In a work of this kind, which is after all a compendium of knowledge attained over a wide and varied area, and up to a fixed date, certain essential qualifications are needed. One thinks of Carlyle's definition of genius—" an infinite capacity for taking pains," then adds an unwearying patience, the will to suppress one's own individual bias, accuracy and, above all, method. The first two are apparent in every page ; while anxiety for accuracy of fact and detail, so far as these are ascertainable in the very fluid condition of modern research, is carried to the verge of prudence. As regards suppression of individual bias, remembering that Dr. Latourette is Pro- fessor of Missions in Yale University, there is little to cavil at. He belongs to a modern generation which no longer goes forth to war with " the benighted heathen " clad in the armour of an impenetrable spiritual pride. " The Warfare of the Recon- eiliatioa," as Mr. John Hoyland finely puts it, is their business, and there are parallels and points of contact still waiting to be made between the Gospel of Christ and the philosophies of Confucius and Lao TzU. He might have dealt a little more kindly with the early Jesuits, especially Pere Joseph de Mailla, whose Histoire Generale de la Chine (1777-1785) was written in an age when reading-rooms, books of reference on China and dictionaries were unknown. It is chiefly in his summary of Lao Tza and his school, however, that he is liable to misinterpret:, falling into a rut of writers, each occupied, like Chuang Tz a's tortoise, with wagging its tail in the mud. Tao is the ancient Chinese Way of Life, common to all, but the disciples of Lao Tzii's Tao did not despise education through reason and knowledge. On the contrary, many of them were deeply learned men. What they did despise was the mere accumulation of knowledge, so pathetically evident in the quarrels of scholars of every nation, anxious to show off the contents and furnishings of the lumber rooms they call their minds. Again the author stumbles over that blessed, or fatal, word wu wei, " often roughly translated as ' inaction,' but better defined as a way of ` doing everything by doing nothing.' " It is not seriously to be denied that there were Chinese ascetics who in the name of Tao sat down and gravely contemplated their navels waiting for all things to be accom- plished. But true Taoism, the doctrine of illimitable space, of endless flow, and the humble patience of creative genius is in the lineage of China's great creative artists, of Ssu-kung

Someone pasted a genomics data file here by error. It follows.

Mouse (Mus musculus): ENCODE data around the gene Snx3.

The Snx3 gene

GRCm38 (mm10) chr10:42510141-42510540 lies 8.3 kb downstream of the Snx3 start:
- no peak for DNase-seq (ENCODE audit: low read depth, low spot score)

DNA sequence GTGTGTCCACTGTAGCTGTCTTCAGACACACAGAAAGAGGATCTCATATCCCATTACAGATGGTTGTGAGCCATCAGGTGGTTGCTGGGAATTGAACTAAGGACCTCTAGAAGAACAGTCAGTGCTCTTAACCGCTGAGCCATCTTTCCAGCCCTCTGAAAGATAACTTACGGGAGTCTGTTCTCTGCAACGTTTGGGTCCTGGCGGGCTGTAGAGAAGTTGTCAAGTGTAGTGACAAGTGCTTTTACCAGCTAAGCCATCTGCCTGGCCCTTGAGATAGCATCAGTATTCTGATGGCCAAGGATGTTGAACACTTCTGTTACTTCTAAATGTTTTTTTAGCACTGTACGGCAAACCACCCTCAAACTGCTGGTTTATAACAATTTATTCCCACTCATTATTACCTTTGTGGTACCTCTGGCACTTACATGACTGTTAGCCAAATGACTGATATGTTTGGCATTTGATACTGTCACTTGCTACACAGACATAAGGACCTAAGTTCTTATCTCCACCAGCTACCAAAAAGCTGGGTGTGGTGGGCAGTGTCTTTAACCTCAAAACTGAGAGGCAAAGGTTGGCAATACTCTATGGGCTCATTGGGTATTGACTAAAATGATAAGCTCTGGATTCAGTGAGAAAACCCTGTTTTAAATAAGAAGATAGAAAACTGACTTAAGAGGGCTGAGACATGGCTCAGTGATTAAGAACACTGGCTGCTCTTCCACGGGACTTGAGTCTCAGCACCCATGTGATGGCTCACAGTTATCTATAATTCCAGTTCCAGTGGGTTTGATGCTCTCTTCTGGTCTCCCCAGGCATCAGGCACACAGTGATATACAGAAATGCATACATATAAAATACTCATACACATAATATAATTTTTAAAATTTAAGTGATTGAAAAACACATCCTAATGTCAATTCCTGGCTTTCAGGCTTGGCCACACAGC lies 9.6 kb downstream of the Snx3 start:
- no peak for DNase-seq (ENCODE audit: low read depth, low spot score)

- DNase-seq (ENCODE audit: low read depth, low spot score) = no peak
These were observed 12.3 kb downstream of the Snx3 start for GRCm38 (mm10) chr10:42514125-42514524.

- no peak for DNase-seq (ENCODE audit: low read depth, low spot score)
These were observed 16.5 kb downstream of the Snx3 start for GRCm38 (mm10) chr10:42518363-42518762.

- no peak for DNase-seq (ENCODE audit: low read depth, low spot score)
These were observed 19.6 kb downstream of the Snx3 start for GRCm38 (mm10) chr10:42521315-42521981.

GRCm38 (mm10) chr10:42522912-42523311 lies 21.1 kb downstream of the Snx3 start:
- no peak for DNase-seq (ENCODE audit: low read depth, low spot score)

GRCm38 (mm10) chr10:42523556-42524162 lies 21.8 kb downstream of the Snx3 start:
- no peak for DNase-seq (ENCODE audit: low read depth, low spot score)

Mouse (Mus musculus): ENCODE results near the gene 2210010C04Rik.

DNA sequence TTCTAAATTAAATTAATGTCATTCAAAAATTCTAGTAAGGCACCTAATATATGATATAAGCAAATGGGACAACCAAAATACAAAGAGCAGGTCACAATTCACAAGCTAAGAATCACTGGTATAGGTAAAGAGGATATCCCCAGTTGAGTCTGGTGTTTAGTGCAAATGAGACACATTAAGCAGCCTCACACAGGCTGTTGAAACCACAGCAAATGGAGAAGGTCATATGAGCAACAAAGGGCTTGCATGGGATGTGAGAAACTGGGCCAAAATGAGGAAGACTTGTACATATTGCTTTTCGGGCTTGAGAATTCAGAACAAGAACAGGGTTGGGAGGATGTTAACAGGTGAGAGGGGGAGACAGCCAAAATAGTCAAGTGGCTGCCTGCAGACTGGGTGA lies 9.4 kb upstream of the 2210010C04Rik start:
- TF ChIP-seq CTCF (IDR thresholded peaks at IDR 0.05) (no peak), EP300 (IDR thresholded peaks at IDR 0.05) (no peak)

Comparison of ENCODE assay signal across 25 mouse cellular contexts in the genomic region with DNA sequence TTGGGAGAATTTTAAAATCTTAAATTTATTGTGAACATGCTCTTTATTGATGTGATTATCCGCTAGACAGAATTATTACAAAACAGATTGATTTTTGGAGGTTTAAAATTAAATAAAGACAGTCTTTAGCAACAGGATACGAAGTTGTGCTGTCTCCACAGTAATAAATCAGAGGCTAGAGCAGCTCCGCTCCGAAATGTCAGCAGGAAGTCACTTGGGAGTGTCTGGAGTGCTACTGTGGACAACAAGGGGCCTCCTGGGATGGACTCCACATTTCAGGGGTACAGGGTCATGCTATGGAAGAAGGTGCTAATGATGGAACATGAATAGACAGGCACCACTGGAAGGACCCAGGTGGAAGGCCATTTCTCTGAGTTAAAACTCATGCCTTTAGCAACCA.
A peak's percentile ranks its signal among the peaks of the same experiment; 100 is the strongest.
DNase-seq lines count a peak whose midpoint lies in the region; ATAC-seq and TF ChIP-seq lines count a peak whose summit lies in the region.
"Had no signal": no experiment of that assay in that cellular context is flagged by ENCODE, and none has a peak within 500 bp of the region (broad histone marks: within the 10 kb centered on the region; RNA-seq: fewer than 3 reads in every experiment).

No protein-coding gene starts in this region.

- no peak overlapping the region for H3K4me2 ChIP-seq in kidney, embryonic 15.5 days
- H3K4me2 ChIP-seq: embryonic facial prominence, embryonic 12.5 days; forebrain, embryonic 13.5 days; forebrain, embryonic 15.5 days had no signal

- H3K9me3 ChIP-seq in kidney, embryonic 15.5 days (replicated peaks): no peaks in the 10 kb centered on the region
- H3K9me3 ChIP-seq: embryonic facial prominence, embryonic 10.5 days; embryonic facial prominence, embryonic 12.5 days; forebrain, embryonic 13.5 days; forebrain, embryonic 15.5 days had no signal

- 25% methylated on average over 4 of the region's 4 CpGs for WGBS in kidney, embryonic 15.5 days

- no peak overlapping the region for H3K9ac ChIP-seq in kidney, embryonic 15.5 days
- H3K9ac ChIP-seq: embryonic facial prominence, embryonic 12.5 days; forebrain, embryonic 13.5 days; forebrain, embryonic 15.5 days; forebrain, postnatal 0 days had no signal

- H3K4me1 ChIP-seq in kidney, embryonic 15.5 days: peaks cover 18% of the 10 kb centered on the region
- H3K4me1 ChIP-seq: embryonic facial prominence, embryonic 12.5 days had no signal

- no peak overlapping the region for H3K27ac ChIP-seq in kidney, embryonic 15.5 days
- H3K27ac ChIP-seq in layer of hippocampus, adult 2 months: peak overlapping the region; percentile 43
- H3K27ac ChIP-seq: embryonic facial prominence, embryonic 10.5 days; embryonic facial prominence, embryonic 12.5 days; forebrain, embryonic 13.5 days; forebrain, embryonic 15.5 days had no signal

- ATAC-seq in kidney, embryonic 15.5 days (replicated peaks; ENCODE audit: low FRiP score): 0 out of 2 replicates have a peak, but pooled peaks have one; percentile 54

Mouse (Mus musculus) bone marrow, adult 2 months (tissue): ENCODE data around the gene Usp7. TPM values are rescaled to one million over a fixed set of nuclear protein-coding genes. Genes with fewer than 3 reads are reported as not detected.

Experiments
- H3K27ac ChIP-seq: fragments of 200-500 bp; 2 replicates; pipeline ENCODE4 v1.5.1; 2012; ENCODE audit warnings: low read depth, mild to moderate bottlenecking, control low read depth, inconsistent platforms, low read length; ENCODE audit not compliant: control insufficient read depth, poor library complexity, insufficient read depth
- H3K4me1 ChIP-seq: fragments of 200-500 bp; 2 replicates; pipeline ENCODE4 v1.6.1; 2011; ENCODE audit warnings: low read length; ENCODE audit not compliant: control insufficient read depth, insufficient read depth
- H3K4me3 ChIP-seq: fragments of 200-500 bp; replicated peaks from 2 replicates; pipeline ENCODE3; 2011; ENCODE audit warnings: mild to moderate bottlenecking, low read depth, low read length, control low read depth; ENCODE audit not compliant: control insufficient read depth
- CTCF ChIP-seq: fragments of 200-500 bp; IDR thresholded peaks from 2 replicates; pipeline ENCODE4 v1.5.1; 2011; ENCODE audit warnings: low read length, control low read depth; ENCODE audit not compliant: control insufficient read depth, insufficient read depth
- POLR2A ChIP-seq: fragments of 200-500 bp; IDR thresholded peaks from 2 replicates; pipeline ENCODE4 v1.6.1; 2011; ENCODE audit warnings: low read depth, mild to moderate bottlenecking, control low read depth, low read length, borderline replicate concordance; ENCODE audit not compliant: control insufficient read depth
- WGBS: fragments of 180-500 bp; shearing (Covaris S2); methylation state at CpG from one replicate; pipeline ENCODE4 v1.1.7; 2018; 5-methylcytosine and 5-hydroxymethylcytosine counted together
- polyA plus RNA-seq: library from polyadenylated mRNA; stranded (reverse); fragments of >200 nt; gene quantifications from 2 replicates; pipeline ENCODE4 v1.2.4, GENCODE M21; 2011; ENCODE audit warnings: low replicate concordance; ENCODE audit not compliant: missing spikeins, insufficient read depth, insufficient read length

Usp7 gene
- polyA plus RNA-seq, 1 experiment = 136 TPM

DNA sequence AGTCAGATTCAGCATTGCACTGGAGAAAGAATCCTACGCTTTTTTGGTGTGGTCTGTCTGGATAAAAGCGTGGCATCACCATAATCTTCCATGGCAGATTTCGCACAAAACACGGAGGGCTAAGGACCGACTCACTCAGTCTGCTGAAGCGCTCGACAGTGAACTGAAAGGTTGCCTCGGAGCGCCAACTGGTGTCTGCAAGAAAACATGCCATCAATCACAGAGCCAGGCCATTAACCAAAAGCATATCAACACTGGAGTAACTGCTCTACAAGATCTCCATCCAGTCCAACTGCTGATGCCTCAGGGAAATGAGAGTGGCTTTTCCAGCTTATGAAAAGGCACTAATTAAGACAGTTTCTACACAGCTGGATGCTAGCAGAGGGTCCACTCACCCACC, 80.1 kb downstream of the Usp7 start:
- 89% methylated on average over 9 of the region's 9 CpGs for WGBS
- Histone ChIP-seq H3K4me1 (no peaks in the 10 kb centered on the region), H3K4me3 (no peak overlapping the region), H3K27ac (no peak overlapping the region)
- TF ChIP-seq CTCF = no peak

T‘u, of Po taking as his text " Tao gives me this toil in manhood, this repose in old age, this rest in death," of the great painters like Kuo Hsi, Wu Tao-tzu, who vanished into his own landscape, and countless others.

Nothing could be clearer than the author's method of arranging the vast material to hand. First the geography and natural resources of China arc described. Then follows a summary comprising more than half the work of the nation's history from the beginning to the present. Chapters follow on population and on the culture and institutions of the country—" political, economic, philosophical and religious, social, aesthetic and intellectual." The structure of Chinese life and its development before and after the coming of the European is outlined. And for the student of every phase and epoch there is a bibliography at the end of each chapter.

In parting with Dr. Lat5arette we may confess to a pang of envy that creeps into our admiration. America holds more Chairs of Oriental History than we dream of in our academies. At least our kinsmen across the Atlantic are spared the sight of sinologue after sinologue wrestling, like Laocoon, in the coils of a Catalogue. But the author has made the best of his leisure for life in its fullness and variety. And it is no exag- geration to say that he leaves us indebted for a work stamped with character, profound scholarship, and balaheed judge- ment, even if we allow his modest assertion that the student " will discover in the volumes little, if anything, which he does not know " to pass unchallenged.